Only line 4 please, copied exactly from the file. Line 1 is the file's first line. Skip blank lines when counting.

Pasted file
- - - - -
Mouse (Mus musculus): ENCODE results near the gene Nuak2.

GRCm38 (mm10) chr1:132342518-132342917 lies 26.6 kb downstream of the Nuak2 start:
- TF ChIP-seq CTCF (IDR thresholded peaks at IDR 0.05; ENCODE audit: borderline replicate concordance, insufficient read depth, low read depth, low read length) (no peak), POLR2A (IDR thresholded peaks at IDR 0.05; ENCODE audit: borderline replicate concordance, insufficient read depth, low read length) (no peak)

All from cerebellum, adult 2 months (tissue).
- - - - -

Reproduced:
All from cerebellum, adult 2 months (tissue).